My First Dunlin – Day 13

I can’t even begin to tell you how over the MOON I feel after seeing my very first Dunlins today!!

And it was another one of those raw, cold, gray winter days when I ALMOST blew off my walk.

Am I ever glad, I didn’t.

A HUGE flock of Sanderlings feeding among the gulls greeted me as I stepped onto Bank Street Beach.

They made me forget everything.

Everything but THEM.

Them, and their glorious flight, their playfulness and liveliness against a cold, iced-in landscape.

And then I spotted something different.

These two tiny birds along the shoreline that caught my attention.

They were “browner” than the Sanderlings, with longer “curvier” bills.

And so connected to each other as they searched for food along the shore among the mounds of slipper shells.

There was such a “friendliness” about the two, a kind of curiosity.

They didn’t seem as skittery with my presence as the Sanderlings, who kept flying off.

In fact they actually seemed as interested in me, as I was in them.

All I know is, these two tiny birds filled my world today with sunshine, color and light.

On a day when I so did not want to face “the grays”.

Thank you, Little Ones.

Be warm, cuddle each other close thru’ this night.

And be well.  ❤ ❤


Sanderling Surprise – Day 11

It was an eventful walk this evening, to say the least!

The first surprise, was a HUGE flock of Sanderlings, scooting along the shore with the gulls.

Something was obviously washing in for dinner, and the Sanderlings were feeding voraciously.

By the sounds of their excited little peeps, I could tell they were having one heck of a good time!  😉

Such a glorious surprise on this chill sunny day, and more surprises to come!  😉

A Gift by the Sea

Just when I think that our Red River Piping Plovers are all grown up, and probably off and away at some other beach

I find one along the shore, scootling in my direction…

Pausing to look, to make sure I am no threat…

Its tiny black bill, still covered with salty sand sprinkles after digging for breakfast.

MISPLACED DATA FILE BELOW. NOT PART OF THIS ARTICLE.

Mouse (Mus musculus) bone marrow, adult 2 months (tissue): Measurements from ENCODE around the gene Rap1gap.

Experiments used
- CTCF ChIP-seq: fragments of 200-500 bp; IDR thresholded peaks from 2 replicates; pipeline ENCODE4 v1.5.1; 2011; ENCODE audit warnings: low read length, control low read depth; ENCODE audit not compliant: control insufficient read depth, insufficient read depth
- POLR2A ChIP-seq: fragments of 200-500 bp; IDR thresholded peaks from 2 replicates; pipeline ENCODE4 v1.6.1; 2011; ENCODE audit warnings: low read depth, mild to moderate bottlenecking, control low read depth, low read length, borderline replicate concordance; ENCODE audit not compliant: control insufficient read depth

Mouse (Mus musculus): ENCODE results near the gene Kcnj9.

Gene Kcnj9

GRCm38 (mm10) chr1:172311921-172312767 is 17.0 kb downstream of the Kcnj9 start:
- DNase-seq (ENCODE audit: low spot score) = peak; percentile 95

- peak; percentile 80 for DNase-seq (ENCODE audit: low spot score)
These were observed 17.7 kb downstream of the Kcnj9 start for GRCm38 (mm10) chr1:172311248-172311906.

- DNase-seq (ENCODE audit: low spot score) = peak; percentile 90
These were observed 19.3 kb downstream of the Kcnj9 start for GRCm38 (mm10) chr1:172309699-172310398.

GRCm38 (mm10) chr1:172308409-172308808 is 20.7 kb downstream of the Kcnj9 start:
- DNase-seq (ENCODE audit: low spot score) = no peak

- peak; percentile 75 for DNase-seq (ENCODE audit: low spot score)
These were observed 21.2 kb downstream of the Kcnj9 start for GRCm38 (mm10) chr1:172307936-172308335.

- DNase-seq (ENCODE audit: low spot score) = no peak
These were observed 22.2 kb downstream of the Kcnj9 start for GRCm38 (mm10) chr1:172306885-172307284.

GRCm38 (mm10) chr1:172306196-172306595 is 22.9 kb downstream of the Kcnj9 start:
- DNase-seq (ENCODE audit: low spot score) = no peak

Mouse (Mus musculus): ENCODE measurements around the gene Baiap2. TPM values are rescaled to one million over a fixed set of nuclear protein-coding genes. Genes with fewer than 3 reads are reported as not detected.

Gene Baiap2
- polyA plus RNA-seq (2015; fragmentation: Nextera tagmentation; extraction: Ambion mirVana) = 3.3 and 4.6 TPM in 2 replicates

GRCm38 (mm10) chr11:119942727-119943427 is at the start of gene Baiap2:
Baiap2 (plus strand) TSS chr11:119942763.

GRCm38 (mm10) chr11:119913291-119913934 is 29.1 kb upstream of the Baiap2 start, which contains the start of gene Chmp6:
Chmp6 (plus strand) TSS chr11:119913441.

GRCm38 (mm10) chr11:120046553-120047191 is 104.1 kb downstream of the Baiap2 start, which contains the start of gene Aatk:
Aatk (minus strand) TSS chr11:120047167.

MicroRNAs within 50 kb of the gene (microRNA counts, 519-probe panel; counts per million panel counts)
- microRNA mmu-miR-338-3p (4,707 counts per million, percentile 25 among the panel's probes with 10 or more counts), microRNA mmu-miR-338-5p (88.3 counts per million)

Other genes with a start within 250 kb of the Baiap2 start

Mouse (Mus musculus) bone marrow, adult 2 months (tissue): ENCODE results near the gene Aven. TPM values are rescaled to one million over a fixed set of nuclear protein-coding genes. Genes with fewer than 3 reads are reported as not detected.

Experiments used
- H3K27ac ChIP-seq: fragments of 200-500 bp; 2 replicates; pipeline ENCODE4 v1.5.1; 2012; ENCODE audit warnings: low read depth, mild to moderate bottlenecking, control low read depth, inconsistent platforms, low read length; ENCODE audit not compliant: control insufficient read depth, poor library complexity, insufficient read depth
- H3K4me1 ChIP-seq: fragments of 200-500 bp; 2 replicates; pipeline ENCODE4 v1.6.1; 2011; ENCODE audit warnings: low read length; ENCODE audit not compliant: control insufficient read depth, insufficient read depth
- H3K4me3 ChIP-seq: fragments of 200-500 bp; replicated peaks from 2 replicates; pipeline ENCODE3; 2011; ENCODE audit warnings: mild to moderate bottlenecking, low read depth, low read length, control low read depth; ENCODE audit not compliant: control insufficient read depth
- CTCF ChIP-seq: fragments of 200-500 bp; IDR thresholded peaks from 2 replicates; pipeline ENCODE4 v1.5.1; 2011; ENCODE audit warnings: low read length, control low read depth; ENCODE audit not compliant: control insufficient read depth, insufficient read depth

Someday I know that I’ll arrive at the beach and they will be gone.

But for right now still being able to see them with their family, watching them grow up, is a gift I can’t even begin to describe.

I hope you’ve been enjoying them, too.

Catching Up with the Piping Plovers of Forest Beach

Now that the Piping Plovers at Red River Beach have all fledged, I’ve been sifting thru’ a month’s worth of photos from my trips to the other local nesting areas.

The Forest Beach chicks appear to be a couple of weeks behind the Red River brood, and I was thrilled to capture this tender moment when a young chick who’d been scuttling all over the beach in search of aquatic bugs…

Suddenly needed the familiar comfort and warmth of the parent plover.

In the quickest of moves, under those soft white breast feathers he crawled…

Disappearing completely from sight.

Having watched these families for weeks now I can usually tell when one of the adults, nestled down in the sand, is tending to a chick. There’s a certain “plumpness” and stillness to them that you begin to recognize.

And then, if you watch closely, after just a few minutes…

The tiny chick is usually up, and ready once again to rock and roll!

The chicks grow quickly and won’t always need their parents in this same physical way.

Which is what I find makes these tender, early moments shared between them, so incredibly precious.

Aren’t Piping Plover families the best?!  ❤


I was delighted to see the baby Pips again yesterday.

Tiny cotton ball puffs scoottling along the sand, with a watchful parent close by.

I think it’s their size that surprised me the most about these Plover hatchlings.

I knew they were small, but we’re talking small here!

And truly vulnerable.

These tiny rascals roll out of their nests within hours of hatching, and begin to forage for themselves almost immediately.

Surprisingly enough, although they are incubated by both parents it’s actually the female who leaves the babies first.

While Papa Piper sticks close, giving the young’uns peep-lo pointers, and warmth, along the way as they develop and eventually learn to fly.

But the odds are against them making it all the way to adulthood.

Even if they make it by the hatchling stage.

Natural predators abound, yes. But it’s human activity on beaches this time of year that is the biggest threat. Think frisbees, dogs running loose, heavy foot stomping, general noise levels;  the adults abandon the eggs, eggs get damaged, etc.

Sadly, Piping Plovers now have a conservation status of, “threatened”.

I am hoping that sharing my photos of them will help make a difference.

So that maybe others will fall in love with them, too.

And we can all pull for them, watch out for them.

Together.   ❤